Religious discrimination in the workplace occurs when a person is treated less favourably than others because of their religion or belief. In Britain, the Equality Act 2010 protects against religious discrimination.
Discrimination on the grounds of a worker’s religion or belief is unlawful.
It is considered discrimination if any co-worker humiliates, abuses, victimises or harasses you. It is also against the law to victimise an employee because they have complained about religious discrimination.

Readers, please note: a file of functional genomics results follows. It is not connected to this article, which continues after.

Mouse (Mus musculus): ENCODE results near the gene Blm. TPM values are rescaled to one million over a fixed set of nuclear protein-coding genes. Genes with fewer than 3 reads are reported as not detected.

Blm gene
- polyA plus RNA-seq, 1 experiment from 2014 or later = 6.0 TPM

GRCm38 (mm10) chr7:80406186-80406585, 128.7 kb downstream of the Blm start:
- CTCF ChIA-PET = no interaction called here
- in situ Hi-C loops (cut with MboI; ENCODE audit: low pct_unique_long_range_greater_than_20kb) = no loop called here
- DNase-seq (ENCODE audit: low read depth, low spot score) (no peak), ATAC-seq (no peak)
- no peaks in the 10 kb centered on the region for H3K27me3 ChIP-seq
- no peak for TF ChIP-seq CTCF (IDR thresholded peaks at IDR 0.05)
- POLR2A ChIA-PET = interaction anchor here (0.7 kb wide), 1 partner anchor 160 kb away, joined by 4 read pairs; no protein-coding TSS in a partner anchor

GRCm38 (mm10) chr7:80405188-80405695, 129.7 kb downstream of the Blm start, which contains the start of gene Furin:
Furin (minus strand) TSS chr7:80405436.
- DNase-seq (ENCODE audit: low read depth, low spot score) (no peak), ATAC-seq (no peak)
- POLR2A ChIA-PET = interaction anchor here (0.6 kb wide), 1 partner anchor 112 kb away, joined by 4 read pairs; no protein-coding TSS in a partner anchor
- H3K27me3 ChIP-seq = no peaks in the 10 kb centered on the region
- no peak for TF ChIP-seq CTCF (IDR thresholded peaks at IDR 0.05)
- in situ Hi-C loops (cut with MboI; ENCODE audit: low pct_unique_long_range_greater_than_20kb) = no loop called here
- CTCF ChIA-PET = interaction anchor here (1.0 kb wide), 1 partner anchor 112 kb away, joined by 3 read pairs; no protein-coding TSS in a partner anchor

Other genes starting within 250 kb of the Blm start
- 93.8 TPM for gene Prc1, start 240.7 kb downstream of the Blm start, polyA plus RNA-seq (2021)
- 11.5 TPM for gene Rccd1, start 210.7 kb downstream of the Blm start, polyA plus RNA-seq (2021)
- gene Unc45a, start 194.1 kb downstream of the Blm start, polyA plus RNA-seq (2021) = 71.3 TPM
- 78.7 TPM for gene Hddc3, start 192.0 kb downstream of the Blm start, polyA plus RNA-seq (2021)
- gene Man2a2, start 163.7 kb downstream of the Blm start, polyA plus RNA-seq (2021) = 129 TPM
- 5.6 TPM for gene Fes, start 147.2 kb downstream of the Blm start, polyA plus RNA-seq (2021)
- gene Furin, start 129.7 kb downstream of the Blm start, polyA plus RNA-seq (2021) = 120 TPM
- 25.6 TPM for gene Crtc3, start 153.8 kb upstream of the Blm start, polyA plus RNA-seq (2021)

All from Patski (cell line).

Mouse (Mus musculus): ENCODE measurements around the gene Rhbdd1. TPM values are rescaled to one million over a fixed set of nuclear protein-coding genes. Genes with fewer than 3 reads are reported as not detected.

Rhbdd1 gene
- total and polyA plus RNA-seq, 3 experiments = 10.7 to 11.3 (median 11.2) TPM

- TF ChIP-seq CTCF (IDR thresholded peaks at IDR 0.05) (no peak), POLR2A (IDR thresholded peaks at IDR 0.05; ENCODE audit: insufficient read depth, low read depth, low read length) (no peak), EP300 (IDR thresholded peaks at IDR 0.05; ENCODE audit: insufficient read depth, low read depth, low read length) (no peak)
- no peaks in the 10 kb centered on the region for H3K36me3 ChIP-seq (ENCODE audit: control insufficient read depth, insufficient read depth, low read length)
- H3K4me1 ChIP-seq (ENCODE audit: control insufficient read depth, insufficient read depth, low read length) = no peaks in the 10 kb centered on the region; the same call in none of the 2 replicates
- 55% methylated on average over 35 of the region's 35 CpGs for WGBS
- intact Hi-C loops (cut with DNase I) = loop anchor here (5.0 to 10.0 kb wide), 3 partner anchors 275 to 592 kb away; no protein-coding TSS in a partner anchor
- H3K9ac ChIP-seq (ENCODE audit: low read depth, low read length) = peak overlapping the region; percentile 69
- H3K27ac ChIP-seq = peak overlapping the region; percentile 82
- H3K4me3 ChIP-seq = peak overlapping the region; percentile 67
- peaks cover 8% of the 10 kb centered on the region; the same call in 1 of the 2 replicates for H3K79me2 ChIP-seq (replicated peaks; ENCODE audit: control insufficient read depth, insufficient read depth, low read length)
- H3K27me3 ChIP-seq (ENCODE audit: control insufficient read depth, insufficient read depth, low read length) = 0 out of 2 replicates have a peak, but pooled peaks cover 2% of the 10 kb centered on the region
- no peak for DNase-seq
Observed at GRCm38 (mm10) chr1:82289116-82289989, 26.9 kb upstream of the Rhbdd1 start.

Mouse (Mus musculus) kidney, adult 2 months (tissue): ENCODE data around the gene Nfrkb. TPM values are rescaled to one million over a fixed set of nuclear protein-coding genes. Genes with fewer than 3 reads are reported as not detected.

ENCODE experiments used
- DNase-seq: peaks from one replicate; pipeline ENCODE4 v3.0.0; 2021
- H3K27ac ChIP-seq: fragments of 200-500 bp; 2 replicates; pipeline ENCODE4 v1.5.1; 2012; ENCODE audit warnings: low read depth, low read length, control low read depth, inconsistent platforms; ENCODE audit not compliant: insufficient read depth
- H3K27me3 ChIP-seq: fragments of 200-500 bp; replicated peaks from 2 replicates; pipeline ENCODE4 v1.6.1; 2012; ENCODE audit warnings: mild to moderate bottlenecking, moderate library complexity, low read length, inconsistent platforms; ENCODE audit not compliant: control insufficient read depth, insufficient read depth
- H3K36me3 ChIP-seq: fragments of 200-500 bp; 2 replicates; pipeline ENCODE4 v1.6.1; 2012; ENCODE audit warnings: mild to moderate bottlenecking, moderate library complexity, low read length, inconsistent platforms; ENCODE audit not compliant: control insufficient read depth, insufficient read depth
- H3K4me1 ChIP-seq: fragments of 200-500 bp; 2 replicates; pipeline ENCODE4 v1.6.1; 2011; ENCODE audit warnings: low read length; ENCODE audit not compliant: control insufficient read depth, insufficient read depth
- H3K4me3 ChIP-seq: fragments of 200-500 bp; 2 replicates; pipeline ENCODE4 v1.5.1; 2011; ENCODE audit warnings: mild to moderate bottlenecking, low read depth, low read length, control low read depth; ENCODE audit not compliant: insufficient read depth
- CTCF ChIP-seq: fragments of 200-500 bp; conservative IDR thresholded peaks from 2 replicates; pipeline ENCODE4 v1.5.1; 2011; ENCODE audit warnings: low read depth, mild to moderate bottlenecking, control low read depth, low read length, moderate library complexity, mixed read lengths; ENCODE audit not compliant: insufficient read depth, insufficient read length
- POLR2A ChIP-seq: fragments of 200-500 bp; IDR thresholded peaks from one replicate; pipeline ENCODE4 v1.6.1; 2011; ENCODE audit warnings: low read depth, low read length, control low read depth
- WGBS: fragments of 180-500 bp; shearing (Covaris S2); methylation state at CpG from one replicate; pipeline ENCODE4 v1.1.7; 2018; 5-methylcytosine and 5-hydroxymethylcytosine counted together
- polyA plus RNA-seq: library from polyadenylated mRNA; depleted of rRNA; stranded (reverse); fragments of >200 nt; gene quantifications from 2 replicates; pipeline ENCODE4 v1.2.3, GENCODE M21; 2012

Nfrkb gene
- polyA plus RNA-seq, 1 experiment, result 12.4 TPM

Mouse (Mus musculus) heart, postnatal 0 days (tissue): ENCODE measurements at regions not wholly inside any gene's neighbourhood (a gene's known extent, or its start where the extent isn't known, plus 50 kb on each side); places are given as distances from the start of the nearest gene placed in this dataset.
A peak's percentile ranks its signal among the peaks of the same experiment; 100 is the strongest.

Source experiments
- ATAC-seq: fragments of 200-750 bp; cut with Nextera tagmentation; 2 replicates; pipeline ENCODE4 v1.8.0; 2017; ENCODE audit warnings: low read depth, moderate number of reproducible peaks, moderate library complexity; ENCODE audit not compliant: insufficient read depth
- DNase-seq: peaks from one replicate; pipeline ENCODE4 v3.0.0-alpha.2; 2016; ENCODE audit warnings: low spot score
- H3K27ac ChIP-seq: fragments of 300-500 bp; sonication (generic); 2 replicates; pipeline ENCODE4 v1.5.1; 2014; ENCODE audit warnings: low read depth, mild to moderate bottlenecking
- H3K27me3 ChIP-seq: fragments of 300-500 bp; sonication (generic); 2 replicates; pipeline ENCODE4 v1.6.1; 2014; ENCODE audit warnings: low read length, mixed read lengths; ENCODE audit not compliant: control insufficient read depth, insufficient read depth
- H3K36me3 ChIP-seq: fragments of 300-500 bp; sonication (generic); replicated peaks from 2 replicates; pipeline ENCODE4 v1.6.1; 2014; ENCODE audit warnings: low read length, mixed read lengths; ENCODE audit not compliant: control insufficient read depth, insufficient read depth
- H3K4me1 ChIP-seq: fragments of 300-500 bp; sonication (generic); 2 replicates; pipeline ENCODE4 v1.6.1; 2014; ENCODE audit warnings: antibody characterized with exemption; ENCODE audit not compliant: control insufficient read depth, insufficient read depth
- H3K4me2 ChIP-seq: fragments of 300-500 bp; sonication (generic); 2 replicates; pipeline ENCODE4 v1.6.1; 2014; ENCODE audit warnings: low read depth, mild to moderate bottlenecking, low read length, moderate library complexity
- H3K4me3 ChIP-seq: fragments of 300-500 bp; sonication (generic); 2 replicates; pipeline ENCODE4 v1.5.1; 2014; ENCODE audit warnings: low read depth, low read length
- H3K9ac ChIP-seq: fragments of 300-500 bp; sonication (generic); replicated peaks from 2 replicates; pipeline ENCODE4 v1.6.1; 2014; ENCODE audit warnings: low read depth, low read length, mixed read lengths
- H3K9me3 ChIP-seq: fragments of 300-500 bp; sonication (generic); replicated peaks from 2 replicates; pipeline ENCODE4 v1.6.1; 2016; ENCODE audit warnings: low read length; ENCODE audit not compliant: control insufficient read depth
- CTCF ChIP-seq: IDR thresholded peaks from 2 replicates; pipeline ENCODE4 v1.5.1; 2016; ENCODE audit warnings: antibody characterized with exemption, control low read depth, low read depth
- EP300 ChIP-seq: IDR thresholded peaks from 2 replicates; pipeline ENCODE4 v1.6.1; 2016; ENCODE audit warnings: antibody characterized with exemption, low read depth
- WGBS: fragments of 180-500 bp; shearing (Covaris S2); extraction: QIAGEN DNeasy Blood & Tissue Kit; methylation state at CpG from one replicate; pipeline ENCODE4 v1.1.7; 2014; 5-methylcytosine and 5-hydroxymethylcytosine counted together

Employers must offer the same opportunities to every employee and treat everyone in the workplace fairly, regardless of their religion or belief (faith).
The Equality Act 2010 covers discrimination at work, making it unlawful for employers to treat you less favourably than others because of your religion or belief. This is direct discrimination.
The law also makes harassment and victimisation unlawful. The part of the Equality Act that applies specifically to organisations in the public sector is called the public sector equality duty.
The police deal with hate crimes, which are criminal offences committed against a person or property caused by hatred of someone because of their religion, as well as the other protected characteristics (eg race, colour, ethnic origin or nationality).